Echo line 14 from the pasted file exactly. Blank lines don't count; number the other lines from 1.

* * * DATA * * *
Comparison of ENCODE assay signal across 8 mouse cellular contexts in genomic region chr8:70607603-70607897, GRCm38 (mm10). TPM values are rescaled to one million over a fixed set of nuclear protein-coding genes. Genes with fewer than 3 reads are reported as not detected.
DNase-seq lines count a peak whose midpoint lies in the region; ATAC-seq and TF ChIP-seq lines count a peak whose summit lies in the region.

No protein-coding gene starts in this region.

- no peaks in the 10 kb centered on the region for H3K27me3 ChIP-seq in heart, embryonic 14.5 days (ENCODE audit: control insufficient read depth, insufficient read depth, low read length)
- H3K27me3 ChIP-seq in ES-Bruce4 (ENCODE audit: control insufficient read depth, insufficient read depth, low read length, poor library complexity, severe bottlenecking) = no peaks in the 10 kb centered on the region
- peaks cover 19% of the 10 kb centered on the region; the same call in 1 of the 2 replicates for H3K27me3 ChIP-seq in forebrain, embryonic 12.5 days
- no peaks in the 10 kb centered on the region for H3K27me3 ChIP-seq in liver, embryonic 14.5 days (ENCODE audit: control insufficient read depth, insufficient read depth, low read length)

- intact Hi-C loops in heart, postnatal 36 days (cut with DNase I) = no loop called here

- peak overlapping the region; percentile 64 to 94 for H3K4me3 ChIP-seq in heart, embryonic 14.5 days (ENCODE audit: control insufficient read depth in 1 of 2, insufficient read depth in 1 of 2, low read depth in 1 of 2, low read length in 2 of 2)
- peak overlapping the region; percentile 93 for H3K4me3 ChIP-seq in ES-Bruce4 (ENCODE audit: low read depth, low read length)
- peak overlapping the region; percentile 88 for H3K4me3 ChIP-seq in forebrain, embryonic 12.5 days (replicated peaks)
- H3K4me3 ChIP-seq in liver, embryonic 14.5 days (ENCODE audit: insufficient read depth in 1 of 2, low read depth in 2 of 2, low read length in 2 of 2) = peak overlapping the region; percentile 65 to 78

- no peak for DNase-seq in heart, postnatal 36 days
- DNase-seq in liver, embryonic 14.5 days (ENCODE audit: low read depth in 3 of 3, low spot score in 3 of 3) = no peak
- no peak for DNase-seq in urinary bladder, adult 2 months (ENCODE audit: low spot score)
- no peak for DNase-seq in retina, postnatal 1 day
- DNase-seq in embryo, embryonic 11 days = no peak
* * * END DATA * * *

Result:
- DNase-seq in liver, embryonic 14.5 days (ENCODE audit: low read depth in 3 of 3, low spot score in 3 of 3) = no peak